Maybe we’re not saying it enough

On more than one occasion, I’ve witness young love on the streets.

Young human love is never as tranquil as what exists between these two.

Young human love is never as tranquil as what exists between these two.

Adolescent men and women are all up in a clench, many times with the young man pawing on or manhandling the young lady, all the while as she beseeches him to stop whatever it is he’s doing.  Of course, the young men don’t stop; they see what they’re doing as alright and fine in whatever type of relationship they got going.  And as I watch I tell myself it would help if the young ladies would command, rather than beseech; a subtle difference yet a powerful one when wielded in the correct manner.

Moreover as a man, I wonder if we’re talking to our young people enough about their relationships and how they interact with the opposite sex.  Personally, I don’t think we are.

The clenches I spoke of earlier are nothing other than a power play put out by male teens seeking to impose their will on their female companions.  That they see it as ok to be pushing and shoving and softly hitting them with love taps is the precursor to more violent deeds that will surely evolve out of the current behavior if such actions aren’t nipped in the bud.

I don’t think we’re explaining this dynamic to our young men enough.  So, I’ll start now by saying to them the following:

Keep your damn hands to yourself unless you want to draw back a nub!  In years past, this was said with great regularity by young women yet somewhere along the way they’ve forgotten how to put those words together in a commanding sentence.

The point is that young ladies are not property, they’re human beings with their own wants and desires and concerns.  As such you can’t impose anything on them, let alone lead them around like they’re pets on a leash.  But as with any relationship, they’re two sides to it.  To lay the groundwork for a future that has little to no DV, we have to also counsel young women in addition to young men.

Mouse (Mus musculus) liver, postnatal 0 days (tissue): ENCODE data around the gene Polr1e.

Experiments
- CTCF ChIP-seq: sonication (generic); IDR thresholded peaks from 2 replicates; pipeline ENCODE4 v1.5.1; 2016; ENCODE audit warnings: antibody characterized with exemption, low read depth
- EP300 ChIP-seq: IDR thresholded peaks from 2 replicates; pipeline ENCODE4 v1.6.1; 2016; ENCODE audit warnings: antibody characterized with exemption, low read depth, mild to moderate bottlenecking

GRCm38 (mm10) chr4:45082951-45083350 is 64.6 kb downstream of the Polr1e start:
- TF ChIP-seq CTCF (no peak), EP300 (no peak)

And just because we’re men shouldn’t mean that we don’t talk to them.  It’s imperative we do so because it’s from us that they will learn how to interact with their masculine counterpart.  If they see us as being fair and respectful of them, they in turn will expect and demand such from their youthful peers.

I think that’s what Stephen A. Smith was attempting to do back in July when he got into a heated Twittersphere battle with his show costar, Michelle Beadle; engage women of all ages and attempt to impress upon them that sometimes, DV is facilitated by the actions, or inactions, of the women themselves.  The time to present such an argument, however, is when they’re young ladies and before bad habits have been allowed to settle in.

Does that make any woman at fault for any abuse she suffers?  Of course not but it should make us. as family members and members of society, more aware of the totality of the issue.  Once we are aware then we know that we can’t go to the barrel for the apple; it’s out there already and is making its rounds.  To foster change, real change, we have to go to the tree before the apple’s plucked.  In other words, we have to begin changing minds and building good relationship habits when they’re young.

Bottom line: young men, never hit a woman.  Even if she hits you, all it does if you retaliate is turn you into a bully.  My advice in such a situation is run away as fast as you can.

And young ladies, never, ever hit a man.  If you do, all you’ve done is sell a wolf check that your ass may not be able to cash.  And if you’re involved with a knucklehead that can’t seem to spend a day without putting his hands on you, trying to manipulate you into doing this or that, again my advice to you also is to run away as fast as you can.

We say this enough maybe the young people will get it.  I hope so.

 

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Filed under Bullying & Bullying Prevention, Love and Relationships, Opinion

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